Like any chronic disease, diabetes reaches the self-image. The loss of the ideal of health can be difficult to live with and causes anxieties, maintained by the uncertainties and mandatory controls related to blood sugar. Norbert Zerah, psychologist, explains in one of his articles: “Whether in a hyperglycemic or hypoglycemic slope, the diabetic fears an imbalance caused by a lack of sugar or its rise. […] This anxiety is likely to cause other behavioral disorders (depression, irritability …). Luckily, having a partner to support you through rocky times can definitely help to create emotional balance. The key here is to communicate openly and regularly.

Diabetes and sport: Exercise Tips for people with diabetes

Sport is recommended for all people with diabetes because it brings a range of health benefits such as improved sensitivity to insulin, whether you take part in sport for competitive reasons, or purely for fun, it is a great way to stay healthy. Furthermore, it is now certain that sport can delay and even prevent the onset of some type II diabetes, but you should keep in mind that for people with diabetes whose pancreas makes almost no insulin (type I diabetes), no sports practice without notice and medical follow-up, as they need to maintain good control of their blood sugar, plan for, monitor, and react to changes in blood sugar levels that can happen because of different levels of exercise intensity and duration.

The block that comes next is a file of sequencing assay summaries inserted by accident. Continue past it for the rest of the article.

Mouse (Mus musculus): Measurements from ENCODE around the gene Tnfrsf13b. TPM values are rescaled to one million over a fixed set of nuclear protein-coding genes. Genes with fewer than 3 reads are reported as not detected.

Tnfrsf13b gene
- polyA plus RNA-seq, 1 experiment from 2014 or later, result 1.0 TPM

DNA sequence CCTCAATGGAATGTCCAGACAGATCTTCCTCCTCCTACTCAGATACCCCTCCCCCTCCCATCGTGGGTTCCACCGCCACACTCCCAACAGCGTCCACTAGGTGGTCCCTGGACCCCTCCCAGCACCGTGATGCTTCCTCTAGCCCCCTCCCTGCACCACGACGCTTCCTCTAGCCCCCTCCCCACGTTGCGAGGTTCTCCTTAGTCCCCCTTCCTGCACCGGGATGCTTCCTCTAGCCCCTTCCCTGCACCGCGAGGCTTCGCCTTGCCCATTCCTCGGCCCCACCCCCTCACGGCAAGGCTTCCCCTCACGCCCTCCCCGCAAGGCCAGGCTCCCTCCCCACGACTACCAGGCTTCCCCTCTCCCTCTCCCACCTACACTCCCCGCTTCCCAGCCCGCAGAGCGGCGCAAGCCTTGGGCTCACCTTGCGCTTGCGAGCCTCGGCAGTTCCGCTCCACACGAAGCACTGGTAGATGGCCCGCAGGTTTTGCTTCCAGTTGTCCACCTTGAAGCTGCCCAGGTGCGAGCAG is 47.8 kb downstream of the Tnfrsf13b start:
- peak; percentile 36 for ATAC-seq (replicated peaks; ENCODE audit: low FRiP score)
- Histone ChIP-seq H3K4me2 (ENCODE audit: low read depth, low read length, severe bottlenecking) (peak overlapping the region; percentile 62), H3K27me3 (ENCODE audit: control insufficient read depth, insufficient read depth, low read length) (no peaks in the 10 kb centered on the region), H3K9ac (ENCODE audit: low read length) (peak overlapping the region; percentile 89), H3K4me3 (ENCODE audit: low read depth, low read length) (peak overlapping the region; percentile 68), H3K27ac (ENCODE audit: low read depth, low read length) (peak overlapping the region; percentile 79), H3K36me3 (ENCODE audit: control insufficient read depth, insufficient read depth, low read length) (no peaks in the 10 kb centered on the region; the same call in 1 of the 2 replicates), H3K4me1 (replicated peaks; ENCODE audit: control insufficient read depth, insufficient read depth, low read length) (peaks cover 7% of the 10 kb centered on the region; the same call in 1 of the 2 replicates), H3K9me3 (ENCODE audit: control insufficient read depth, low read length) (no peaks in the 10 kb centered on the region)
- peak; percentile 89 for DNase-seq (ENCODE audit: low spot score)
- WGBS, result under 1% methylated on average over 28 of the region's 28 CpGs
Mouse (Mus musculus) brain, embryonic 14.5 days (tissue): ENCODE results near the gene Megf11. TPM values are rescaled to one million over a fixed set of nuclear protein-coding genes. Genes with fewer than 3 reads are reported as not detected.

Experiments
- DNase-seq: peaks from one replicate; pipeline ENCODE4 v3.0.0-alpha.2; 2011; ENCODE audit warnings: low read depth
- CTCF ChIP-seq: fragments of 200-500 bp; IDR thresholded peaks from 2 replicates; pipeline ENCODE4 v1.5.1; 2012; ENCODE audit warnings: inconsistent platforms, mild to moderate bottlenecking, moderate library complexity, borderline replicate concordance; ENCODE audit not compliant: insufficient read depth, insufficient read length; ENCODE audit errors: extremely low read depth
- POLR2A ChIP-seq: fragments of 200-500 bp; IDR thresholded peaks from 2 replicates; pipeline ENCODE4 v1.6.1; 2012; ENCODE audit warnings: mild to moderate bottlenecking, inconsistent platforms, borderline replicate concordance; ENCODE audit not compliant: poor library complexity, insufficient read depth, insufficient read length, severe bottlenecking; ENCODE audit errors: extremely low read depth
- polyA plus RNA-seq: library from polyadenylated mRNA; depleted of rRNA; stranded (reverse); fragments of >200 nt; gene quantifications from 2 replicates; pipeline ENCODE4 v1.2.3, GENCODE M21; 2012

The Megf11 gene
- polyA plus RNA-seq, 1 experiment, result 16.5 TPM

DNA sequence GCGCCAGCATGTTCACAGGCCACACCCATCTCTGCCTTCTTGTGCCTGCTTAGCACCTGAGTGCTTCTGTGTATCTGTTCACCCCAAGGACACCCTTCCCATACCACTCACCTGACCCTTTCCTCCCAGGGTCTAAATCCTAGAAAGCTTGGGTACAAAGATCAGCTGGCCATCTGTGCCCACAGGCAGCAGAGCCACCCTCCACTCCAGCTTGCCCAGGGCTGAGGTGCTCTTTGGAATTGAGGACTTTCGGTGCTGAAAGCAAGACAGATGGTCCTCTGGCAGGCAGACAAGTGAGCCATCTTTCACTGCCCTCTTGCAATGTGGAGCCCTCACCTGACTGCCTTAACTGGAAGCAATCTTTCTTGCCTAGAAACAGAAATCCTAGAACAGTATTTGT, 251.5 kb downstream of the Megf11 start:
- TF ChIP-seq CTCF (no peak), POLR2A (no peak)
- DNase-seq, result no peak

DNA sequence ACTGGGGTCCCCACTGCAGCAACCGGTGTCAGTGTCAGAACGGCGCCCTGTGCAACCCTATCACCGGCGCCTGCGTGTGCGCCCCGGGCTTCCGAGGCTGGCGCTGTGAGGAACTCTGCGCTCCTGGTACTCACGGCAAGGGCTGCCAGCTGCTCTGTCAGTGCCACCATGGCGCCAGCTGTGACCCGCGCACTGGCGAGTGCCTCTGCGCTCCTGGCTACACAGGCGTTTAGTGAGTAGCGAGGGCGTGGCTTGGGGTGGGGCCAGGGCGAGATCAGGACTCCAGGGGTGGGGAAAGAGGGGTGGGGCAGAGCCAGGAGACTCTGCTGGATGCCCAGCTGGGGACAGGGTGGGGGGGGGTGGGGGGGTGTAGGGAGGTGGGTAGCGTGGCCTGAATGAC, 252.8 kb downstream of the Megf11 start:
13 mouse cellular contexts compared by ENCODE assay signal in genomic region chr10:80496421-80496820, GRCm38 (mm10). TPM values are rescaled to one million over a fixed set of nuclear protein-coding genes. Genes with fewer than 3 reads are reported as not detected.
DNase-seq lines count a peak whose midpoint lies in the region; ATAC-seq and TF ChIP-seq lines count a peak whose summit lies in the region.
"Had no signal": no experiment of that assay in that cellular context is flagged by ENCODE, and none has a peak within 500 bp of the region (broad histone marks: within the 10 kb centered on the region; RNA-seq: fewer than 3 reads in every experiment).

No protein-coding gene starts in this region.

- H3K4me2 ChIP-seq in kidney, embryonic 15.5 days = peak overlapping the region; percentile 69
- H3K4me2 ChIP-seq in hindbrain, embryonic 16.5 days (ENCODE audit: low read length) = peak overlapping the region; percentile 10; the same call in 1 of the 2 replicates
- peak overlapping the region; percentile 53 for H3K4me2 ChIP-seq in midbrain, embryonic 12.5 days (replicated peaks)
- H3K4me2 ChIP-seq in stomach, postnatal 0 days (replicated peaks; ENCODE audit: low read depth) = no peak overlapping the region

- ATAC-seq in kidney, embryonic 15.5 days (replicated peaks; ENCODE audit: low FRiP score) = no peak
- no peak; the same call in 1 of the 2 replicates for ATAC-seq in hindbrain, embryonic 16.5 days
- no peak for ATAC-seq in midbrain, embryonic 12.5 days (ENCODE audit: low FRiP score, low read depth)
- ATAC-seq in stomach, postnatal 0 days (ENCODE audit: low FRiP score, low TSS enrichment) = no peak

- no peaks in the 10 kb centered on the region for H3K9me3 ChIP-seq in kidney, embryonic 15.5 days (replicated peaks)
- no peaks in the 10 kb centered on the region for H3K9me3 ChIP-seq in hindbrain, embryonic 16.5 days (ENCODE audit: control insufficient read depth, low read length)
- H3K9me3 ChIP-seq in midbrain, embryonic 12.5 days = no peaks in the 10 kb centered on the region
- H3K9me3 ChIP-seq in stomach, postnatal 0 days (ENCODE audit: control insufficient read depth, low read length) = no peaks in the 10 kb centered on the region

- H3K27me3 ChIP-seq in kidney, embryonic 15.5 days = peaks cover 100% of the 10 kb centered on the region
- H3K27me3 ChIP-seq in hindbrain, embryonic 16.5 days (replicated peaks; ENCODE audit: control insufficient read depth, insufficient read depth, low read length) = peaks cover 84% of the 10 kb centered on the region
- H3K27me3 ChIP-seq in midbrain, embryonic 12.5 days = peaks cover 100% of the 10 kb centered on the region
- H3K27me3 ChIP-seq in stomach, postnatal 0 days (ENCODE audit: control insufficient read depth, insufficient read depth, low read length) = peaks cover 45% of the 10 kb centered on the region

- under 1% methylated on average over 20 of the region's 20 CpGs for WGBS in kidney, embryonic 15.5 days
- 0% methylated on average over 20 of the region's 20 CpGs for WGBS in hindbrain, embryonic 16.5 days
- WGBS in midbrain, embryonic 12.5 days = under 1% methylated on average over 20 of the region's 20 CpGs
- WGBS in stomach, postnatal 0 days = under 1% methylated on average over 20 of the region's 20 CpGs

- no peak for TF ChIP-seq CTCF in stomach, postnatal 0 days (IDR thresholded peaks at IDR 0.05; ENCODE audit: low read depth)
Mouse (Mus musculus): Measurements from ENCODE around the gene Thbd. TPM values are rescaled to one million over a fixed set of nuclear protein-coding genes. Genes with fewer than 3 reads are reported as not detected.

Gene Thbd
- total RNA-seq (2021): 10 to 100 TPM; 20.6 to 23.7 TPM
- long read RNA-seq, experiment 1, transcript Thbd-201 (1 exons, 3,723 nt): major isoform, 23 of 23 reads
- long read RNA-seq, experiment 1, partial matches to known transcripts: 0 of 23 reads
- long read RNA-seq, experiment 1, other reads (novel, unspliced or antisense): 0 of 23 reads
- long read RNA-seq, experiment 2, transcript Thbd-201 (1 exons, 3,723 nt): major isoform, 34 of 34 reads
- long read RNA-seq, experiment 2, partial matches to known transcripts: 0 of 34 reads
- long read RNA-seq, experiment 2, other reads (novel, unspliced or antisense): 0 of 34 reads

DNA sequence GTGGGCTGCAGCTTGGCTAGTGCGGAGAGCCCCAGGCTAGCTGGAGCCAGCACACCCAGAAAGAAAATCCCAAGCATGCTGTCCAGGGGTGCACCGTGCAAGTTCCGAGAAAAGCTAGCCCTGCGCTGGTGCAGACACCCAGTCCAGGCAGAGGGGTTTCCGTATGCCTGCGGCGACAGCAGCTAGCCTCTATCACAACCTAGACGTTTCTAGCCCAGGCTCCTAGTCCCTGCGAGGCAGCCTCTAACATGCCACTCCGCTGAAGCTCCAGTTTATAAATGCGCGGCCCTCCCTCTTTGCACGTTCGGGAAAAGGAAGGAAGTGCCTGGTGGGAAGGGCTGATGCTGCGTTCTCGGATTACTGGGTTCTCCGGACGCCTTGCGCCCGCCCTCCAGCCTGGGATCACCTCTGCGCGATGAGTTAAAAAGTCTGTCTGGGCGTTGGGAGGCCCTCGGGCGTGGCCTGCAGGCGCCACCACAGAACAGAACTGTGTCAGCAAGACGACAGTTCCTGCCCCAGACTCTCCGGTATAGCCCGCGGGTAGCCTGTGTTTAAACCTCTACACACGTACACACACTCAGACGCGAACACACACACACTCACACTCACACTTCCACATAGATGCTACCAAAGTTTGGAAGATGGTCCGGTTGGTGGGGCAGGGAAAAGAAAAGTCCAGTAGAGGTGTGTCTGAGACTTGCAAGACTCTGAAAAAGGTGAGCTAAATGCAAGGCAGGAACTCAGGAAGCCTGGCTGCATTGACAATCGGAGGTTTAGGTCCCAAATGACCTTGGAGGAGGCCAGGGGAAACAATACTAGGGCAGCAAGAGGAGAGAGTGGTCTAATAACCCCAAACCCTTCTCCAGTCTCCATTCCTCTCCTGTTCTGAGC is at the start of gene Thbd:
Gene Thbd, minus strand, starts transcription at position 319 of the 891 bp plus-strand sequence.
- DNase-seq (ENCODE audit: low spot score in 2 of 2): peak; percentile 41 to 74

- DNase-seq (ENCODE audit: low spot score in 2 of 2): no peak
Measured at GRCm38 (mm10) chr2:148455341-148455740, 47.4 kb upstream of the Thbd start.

In this article we present to you 8 tips to make sure you are being safe while exercising.

  1. People with diabetes who take insulin or insulin secretagogues (sulfonylureas) are at risk for pre-exercise hypoglycemia. If glucose levels are less than 100 mg/dL, 1 hour before exercise/competition, a 15- to 30-g carbohydrate snack should be consumed, and glucose should be rechecked in 30 to 60 minutes. It is wise to have glucose on hand and companions informed of what to do if this happens.
  2. Avoid violent sports or intensive sports.
  3. At altitude, pay attention to the use of drugs intended to lower blood glucose when the muscles are at the same time subject to a lack of oxygen (the pressure of the oxygen decreases with altitude).
  4. We recommend jogging, cycling, running at low speed, noncompetitive tennis, knowing you need to take rest between efforts.
  5. There are personal adaptations depending on the condition of the arteries, kidneys, nervous system and more or less predictable individual variations in blood glucose levels.
  6. Individual reactions may differ from one person to another, especially as some people take food and drink for exercise, which varies in composition from one specialty to another.
  7. After exercise, you must re-hydrate quickly.
  8. Different sports can affect the body in different ways. For example, brisk walking and continuous jogging will usually lead to a reliable lowering in blood glucose levels. By contrast, sprinting and some upper body activities can initially lead to rises in blood sugar levels, which will come down if the exercise session is long enough. By testing your blood glucose levels around exercise, you can learn how different sports and session lengths affect your blood sugar levels.